Having good friends in my Nice Quiet Space, hanging out doing their own Nice Quiet Things. (Or Nice Loud Things, as long as I don’t have to be loud too) is the absolute BEST. I mean, then I can feed people, and that energizes me. Super-best is when they invite themselves over so I don’t have to spend energy to reach out.
But I will invite as much as I can, and I will NEVER be hurt by declined invitations. I grok needing bubble time. Second best is when I get invited to other spaces by people who make it explicitly clear it’s okay for me to lurk in corners and not stay long.
C. Communication is the most stressful part. I do a fairly good job of faking people skills, but it’s ALWAYS an exhausting job that requires constant mental processing and accessing memorized talking templates while monitoring a bunch of verbal and non-verbal feedback loops to assess efficacy. Example below:
“Did I react appropriately to that exchange of information, why did they shake their head at what I said, what does that expression mean, they said a nice thing but the tone doesn’t match, why is that posture vibe scraping my nerves, was that a rude comment, was I too loud, too abrupt, what does that smile mean in this situation…aaaggghhh!!!”
Yes, that is what conversations are like for me. Yes, every conversation. Even ones I enjoy with people I love. Multiple channels running all the time, and a lot of saved verbal scripts used. So I guess that’s a whole ‘nother Weird Karen Thing. Point is, it’s never an easy haul, and in the cold midwinter I don’t have the mental muscle to power through much of it.
That’s all there is for now. Next post will be about baking again. Or maybe about more weird stuff. Time will tell.
I’m not getting any creative writing done because reasons, so to quiet the brain buzzards I figure I will share a baking adventure. WITH PICTURES!
(What are brain buzzards? YOU know. They’re the lurking voices inside that squawk, “quit whining and do the work, lazy woman, Real Professionals produce, you could do more if you tried harder, blah, blah, blah…I mean, they’re right, but I prefer to drown them out than listen.)
ANYway. Cookies. Swedish butter cookies were a holiday tradition when I was growing up in the Morris household, (the M in K.M. stands for Morris) I recently found my mom’s mother’s recipe card for “Grandma Watson’s Swedish Butter Cookies” complete with instructions for a “slow oven” and mentioning butter from the ice box. I haven’t scanned the cards yet, so no pic, sorry.
These cookies were a one batch once-a-year treat because, while they were delicious, making them was a demanding process requiring tons of work, complicated prep, and expensive ingredients. And drama. I remember much trauma with stickiness, wax paper, and fretting about wasted dough & much worry over burning. And they never came out quite right despite always tasting fab.
Then I made them for myself the first time on my own, away from the traditions and procedures of my youth. And I learned a secret I’ll share today: THESE ARE THE SIMPLEST COOKIES EVER.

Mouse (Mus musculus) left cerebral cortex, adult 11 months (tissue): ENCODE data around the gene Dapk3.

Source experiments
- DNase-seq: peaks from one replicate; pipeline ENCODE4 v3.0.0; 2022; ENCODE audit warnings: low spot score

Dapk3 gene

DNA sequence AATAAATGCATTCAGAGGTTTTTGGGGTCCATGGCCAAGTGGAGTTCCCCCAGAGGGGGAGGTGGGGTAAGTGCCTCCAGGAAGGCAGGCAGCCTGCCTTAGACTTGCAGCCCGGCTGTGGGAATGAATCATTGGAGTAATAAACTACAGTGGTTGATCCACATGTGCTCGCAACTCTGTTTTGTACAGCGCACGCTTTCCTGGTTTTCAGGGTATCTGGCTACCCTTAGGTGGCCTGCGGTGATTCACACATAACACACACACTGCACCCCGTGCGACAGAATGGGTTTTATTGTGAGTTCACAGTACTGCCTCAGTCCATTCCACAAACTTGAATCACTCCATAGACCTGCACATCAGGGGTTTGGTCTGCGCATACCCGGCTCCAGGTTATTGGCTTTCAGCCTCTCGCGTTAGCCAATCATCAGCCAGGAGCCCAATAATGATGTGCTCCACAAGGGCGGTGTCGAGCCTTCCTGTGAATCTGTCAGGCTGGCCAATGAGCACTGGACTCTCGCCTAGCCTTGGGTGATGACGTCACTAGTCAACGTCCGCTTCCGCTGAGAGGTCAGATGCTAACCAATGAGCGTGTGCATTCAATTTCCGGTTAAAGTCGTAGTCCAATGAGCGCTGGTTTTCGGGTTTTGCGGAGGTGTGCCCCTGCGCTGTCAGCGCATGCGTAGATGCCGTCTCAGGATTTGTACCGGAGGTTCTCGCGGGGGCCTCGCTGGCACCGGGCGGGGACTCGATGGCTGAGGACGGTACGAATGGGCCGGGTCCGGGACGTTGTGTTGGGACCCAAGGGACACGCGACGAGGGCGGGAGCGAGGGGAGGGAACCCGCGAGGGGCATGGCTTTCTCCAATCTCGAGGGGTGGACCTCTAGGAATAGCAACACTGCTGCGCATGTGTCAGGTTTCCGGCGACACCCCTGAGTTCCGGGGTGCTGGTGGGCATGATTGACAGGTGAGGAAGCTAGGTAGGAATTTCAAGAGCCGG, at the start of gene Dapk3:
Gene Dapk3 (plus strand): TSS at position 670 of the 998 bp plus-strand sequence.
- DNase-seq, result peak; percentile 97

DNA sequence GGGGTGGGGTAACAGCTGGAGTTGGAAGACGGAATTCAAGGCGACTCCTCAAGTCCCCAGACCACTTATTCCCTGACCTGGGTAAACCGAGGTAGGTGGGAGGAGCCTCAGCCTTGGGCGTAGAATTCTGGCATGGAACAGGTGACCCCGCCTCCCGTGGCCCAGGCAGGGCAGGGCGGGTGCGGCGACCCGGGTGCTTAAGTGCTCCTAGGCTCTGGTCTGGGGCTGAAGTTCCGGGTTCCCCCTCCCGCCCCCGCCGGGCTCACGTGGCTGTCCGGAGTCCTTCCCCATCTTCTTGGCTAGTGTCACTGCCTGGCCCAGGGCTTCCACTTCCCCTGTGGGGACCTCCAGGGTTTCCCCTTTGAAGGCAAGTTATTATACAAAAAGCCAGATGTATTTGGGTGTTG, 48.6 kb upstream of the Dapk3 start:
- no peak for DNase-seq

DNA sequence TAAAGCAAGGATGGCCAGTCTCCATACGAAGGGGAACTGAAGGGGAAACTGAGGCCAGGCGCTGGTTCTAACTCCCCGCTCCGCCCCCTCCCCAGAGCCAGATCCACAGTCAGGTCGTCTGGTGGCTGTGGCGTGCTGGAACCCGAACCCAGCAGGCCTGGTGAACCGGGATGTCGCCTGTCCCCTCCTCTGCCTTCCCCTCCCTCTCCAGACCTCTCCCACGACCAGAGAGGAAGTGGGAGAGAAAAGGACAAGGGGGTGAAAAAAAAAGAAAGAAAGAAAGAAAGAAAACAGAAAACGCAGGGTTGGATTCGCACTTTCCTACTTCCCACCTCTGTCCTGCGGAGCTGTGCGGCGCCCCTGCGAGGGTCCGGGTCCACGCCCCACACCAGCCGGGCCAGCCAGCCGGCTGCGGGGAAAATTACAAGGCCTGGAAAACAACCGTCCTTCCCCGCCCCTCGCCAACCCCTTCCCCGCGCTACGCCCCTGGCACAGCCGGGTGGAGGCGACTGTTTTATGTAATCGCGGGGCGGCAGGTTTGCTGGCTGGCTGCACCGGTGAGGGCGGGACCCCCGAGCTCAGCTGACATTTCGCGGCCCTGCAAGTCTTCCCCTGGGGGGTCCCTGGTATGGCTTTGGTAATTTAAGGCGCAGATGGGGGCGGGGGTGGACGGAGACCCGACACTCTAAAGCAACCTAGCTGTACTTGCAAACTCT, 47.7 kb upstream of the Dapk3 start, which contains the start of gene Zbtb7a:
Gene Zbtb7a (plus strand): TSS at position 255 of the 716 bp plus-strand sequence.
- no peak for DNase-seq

Unless you are a perfectionist. Then they are a hell recipe. I am not a perfectionist. My kitchen mantra is, “More flavor, less effort.”
I can whip together a batch of these cookies faster than the oven preheats–which is saying something because a “slow oven” is only 325 degrees F.
So. Let’s make Swedish Butter cookies together.
Start the oven preheating, make sure the rack is in the middle for best baking, and gather these ingredients:
Yeah, that’s all.
1 stick butter
1/2 cup sugar
1 cup flour
1-2 tbsp of syrupy goodness. (I like half honey+half almond extract. Maple syrup is popular with others. The big thing is, some sugary syrup. Things don’t cook right without it.)
Here’s the one paragraph summary.
Cream the butter & sugar, add in the syrup & mix until creamy, mix in the flour until it forms a lumpy dough, form up into a ball by hand, divide into four lumps and roll into sticks, dust with colored sugar if you want, and bake 20-25 min at 325 until golden. Cut while still warm. Done. SO. SIMPLE.
The devil is in the details. Pics are worth a thousand words, so here we go:
Cream butter & sugar, scrape down the bowl & add syrup, it looks like this:
Mix in the syrup until it’s all creamy like this:
Then scrape down again (the red bit in the pics is my bowl scraper resting on the mixer stand) add the flour and mix until it comes together. Note that it isn’t all in a single ball, and it’s STICKY:
Don’t add extra flour or liquid or mix with the mixer until it’s a single lump, the cookies will get kinda tough (BUT NO BIGGIE IF YOU LOSE FAITH AND DO THOSE THINGS THE COOKIES WILL STILL BE DELICIOUS)
In any case, if the dough doesn’t come all the way together after a minute or two of blending, stop the mixer and push it together into a ball by hand with the scraper. Then divide the ball into 4 parts and shape into logs.
Did I mention it’s sticky? How gooey depends on too many factors to worry about. This is where I get mega-lazy. If the dough can’t be handled easily, I run water in the sink and wet my hands before dividing & shaping the dough, re-wetting whenever things get unwieldy. And don’t stress the logs being equal sizes or the same length or evenly rounded. Close enough is fine. Mine came out pretty well this time:
So, now all you have to do is bake them. 20-25 min at 325 degrees. When they’re going golden brown on top (or around the edges, if you sugared the tops) pull them and cut into slices. Cool and then try not to eat them all in one sitting.